On January 26th, 2017, Ubisoft opened the doors to their closed beta of the highly anticipated For Honor.
Ever since For Honor made its first debut back at E3 2015, it has been a fan favorite of Hack and Slash fans. Now, months after E3 2016, gamers of all genres have fallen in love with its innovative combat system.
But all that’s just talk — many, like myself, wanted the truth about For Honor. Well, here it is.
IT’S AWESOME! WHAT DID YOU GUYS THINK I WOULD SAY? I mean, come on – who wouldn’t love this?
First of all, the game does a very nice job of introducing new players to the gameplay system. When you first open up the beta, you are greeted by a well-crafted tutorial system, linked together almost seamlessly. “Just hit this dummy, now that one, now — welp, turn around ‘cuz there’s an army of NPCs sprinting towards you”. That may seem a bit overwhelming at first, but the best way to learn how to play a Hack and Slash game is to – you guessed it – hack and slash.
That brings me to the combat. At first, the controls can be a little much, but once you realize that only a few of the buttons are 100% necessary, it gets a bit easier. And besides, most of the people who I played with during the beta were learning alongside me.
Also, it seems that this combat system revolves around blocking, much like a cover-based shooter revolves around taking cover. That is to say, that without it, any worthy foe will strike you down with ease.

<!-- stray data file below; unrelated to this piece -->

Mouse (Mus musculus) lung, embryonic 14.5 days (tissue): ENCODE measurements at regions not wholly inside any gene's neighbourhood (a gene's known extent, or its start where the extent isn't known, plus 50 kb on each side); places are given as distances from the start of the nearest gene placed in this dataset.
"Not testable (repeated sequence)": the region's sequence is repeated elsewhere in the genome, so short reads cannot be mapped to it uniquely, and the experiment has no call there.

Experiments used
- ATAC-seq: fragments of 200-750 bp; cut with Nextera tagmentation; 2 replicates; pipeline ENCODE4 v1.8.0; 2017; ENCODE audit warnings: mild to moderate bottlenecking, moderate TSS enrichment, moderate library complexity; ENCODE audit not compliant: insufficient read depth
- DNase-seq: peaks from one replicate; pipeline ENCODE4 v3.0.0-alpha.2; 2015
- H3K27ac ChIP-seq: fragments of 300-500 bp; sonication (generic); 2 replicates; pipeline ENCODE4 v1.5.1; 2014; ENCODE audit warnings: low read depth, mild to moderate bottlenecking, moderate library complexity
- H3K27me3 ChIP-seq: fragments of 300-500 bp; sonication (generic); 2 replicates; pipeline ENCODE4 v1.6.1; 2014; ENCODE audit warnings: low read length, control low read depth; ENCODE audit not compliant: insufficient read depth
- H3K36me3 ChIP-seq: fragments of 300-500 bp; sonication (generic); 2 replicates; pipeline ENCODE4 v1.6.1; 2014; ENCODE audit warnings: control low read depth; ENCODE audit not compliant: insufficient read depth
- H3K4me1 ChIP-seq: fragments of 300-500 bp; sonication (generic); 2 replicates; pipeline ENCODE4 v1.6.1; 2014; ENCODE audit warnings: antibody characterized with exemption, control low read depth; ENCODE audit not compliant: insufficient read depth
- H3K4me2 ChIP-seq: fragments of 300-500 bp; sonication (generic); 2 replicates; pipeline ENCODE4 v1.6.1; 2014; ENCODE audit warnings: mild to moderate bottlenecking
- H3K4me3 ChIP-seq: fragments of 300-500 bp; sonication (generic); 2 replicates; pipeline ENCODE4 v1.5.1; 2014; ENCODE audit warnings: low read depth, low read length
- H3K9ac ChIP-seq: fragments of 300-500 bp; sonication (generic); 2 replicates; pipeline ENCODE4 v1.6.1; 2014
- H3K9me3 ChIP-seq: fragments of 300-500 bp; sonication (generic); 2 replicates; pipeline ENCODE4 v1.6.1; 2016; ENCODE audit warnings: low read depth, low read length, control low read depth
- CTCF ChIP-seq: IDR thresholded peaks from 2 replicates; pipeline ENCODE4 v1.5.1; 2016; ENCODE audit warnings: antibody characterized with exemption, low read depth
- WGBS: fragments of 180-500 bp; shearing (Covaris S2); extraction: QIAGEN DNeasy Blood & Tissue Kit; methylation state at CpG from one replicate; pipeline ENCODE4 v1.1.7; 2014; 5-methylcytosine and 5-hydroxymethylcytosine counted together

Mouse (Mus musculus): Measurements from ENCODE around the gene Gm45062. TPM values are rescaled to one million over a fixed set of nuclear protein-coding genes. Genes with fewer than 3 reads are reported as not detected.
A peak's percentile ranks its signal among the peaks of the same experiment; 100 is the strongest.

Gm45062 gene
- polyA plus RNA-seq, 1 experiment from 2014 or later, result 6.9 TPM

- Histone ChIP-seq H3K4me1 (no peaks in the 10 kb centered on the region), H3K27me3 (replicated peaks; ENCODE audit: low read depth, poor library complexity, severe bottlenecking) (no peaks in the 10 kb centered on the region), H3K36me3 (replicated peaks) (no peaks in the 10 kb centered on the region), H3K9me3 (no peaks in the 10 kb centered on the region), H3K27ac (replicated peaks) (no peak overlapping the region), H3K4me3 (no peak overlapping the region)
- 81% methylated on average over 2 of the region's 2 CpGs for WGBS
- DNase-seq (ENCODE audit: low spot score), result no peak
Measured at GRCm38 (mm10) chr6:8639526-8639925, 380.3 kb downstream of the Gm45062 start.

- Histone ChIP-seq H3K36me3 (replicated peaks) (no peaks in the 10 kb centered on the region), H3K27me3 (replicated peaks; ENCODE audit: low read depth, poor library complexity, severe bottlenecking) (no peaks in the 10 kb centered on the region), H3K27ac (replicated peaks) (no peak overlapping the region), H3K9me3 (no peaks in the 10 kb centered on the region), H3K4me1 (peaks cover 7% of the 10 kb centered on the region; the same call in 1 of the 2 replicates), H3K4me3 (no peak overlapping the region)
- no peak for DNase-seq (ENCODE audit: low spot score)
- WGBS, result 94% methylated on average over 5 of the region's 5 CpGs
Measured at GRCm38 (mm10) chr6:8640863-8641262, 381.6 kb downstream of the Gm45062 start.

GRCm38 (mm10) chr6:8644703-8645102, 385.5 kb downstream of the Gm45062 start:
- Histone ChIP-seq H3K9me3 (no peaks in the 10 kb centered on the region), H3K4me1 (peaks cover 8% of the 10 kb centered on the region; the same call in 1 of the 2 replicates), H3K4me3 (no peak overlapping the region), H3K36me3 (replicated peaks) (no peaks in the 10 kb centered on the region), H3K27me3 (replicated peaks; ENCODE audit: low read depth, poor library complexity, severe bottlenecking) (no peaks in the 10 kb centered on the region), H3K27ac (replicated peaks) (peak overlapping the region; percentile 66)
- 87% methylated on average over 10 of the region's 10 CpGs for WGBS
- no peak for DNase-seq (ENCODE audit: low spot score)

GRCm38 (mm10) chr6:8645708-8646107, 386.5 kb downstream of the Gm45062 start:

Now, this brings me to my next point. Blocking is pretty tough, and even when it is successful, dueling with online players can get real tricky real fast. Not that there are any super-special abilities, or anything – only that sometimes your character is slowed down afterward, or you are unable to roll away in time. These intricacies seriously matter in For Honor. For example; 75% of the time (unless you are experienced), if you don’t get the first hit in a fight, you are as good as dead. Regardless of whether you are able to get a few blocks in, that disadvantage follows you throughout the encounter.
Due to the fact that there three different classes (the Vikings being my favorite), there is a huge difference in play-style. Naturally, the Vikings will deal a whole lot of damage but take a lot of time to do it, while the Samurai will deal less damage, but do it very quickly. The Knight class can’t pick a lane, which is why I’m not a huge fan of it.
Okay, so this is what I’m probably most excited about.
What’s the first thing that comes to mind when you hear something about medieval wars?
If you’re thinking about fearless men on opposite sides of the battlefield screaming with passion as they rush towards each other, then you would LOVE multiplayer.
Literally, every game begins by quickly introducing you to the battle – this may be men launching trebuchet projectiles into the distance, or fire raining from the sky. The camera moves backward through the cinematic, and rests, beautifully, on the player, as his/her allies begin galloping into oblivion. Just picture the chaos.
But, alas, the beta was not immune to tons of lag, and connectivity issues. Over the weekend, it took me what felt like days to finally find a game of Dominion that didn’t kick me out 10 seconds in. Of course, it was only a glimpse of the full game, so hopefully, most of these issues are resolved by launch day, which is still February 14.
Alright! That’s my time. We will have a review up for For Honor not too long after release, so be on the look out! I seriously can’t wait to get my hands on this game — I couldn’t help but shed a tear when Sunday came to a close…